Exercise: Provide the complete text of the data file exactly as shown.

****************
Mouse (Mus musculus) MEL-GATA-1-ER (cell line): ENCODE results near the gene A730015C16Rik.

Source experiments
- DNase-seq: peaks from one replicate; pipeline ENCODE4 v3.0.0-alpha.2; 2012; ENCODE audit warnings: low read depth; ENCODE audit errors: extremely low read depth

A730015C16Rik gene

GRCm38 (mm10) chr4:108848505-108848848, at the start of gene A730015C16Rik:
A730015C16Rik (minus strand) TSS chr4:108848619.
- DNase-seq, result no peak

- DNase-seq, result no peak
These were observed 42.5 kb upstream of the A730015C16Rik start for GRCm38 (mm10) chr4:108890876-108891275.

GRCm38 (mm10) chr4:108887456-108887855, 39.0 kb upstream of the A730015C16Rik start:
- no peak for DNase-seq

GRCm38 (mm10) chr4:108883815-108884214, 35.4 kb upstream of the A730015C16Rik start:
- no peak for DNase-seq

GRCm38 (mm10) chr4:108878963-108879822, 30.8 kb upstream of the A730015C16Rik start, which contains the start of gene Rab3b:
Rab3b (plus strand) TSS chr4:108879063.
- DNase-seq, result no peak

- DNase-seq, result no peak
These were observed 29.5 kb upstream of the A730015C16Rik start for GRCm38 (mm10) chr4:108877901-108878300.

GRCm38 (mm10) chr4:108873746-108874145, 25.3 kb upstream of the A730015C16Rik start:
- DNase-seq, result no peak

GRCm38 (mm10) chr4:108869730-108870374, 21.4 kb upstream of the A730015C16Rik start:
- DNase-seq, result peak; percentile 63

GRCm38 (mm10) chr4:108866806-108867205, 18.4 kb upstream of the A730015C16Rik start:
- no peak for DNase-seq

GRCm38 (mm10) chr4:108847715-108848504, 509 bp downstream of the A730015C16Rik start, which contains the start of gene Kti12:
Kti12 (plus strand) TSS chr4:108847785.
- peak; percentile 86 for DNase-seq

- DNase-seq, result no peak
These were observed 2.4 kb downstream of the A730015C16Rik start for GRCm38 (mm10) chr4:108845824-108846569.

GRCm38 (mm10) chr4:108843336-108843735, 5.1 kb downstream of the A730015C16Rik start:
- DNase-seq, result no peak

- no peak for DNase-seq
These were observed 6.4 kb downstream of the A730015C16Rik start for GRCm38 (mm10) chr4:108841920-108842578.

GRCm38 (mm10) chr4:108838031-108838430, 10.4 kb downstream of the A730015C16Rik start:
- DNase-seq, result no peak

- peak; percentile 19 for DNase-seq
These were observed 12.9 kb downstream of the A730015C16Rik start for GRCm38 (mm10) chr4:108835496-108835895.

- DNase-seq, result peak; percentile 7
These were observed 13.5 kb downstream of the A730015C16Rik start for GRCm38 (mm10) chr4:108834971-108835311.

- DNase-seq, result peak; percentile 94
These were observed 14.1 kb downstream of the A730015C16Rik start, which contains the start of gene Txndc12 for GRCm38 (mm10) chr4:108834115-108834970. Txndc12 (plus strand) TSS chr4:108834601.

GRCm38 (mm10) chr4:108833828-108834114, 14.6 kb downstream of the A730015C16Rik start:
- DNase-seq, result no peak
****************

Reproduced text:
Mouse (Mus musculus) MEL-GATA-1-ER (cell line): ENCODE results near the gene A730015C16Rik.

Source experiments
- DNase-seq: peaks from one replicate; pipeline ENCODE4 v3.0.0-alpha.2; 2012; ENCODE audit warnings: low read depth; ENCODE audit errors: extremely low read depth

A730015C16Rik gene

GRCm38 (mm10) chr4:108848505-108848848, at the start of gene A730015C16Rik:
A730015C16Rik (minus strand) TSS chr4:108848619.
- DNase-seq, result no peak

- DNase-seq, result no peak
These were observed 42.5 kb upstream of the A730015C16Rik start for GRCm38 (mm10) chr4:108890876-108891275.

GRCm38 (mm10) chr4:108887456-108887855, 39.0 kb upstream of the A730015C16Rik start:
- no peak for DNase-seq

GRCm38 (mm10) chr4:108883815-108884214, 35.4 kb upstream of the A730015C16Rik start:
- no peak for DNase-seq

GRCm38 (mm10) chr4:108878963-108879822, 30.8 kb upstream of the A730015C16Rik start, which contains the start of gene Rab3b:
Rab3b (plus strand) TSS chr4:108879063.
- DNase-seq, result no peak

- DNase-seq, result no peak
These were observed 29.5 kb upstream of the A730015C16Rik start for GRCm38 (mm10) chr4:108877901-108878300.

GRCm38 (mm10) chr4:108873746-108874145, 25.3 kb upstream of the A730015C16Rik start:
- DNase-seq, result no peak

GRCm38 (mm10) chr4:108869730-108870374, 21.4 kb upstream of the A730015C16Rik start:
- DNase-seq, result peak; percentile 63

GRCm38 (mm10) chr4:108866806-108867205, 18.4 kb upstream of the A730015C16Rik start:
- no peak for DNase-seq

GRCm38 (mm10) chr4:108847715-108848504, 509 bp downstream of the A730015C16Rik start, which contains the start of gene Kti12:
Kti12 (plus strand) TSS chr4:108847785.
- peak; percentile 86 for DNase-seq

- DNase-seq, result no peak
These were observed 2.4 kb downstream of the A730015C16Rik start for GRCm38 (mm10) chr4:108845824-108846569.

GRCm38 (mm10) chr4:108843336-108843735, 5.1 kb downstream of the A730015C16Rik start:
- DNase-seq, result no peak

- no peak for DNase-seq
These were observed 6.4 kb downstream of the A730015C16Rik start for GRCm38 (mm10) chr4:108841920-108842578.

GRCm38 (mm10) chr4:108838031-108838430, 10.4 kb downstream of the A730015C16Rik start:
- DNase-seq, result no peak

- peak; percentile 19 for DNase-seq
These were observed 12.9 kb downstream of the A730015C16Rik start for GRCm38 (mm10) chr4:108835496-108835895.

- DNase-seq, result peak; percentile 7
These were observed 13.5 kb downstream of the A730015C16Rik start for GRCm38 (mm10) chr4:108834971-108835311.

- DNase-seq, result peak; percentile 94
These were observed 14.1 kb downstream of the A730015C16Rik start, which contains the start of gene Txndc12 for GRCm38 (mm10) chr4:108834115-108834970. Txndc12 (plus strand) TSS chr4:108834601.

GRCm38 (mm10) chr4:108833828-108834114, 14.6 kb downstream of the A730015C16Rik start:
- DNase-seq, result no peak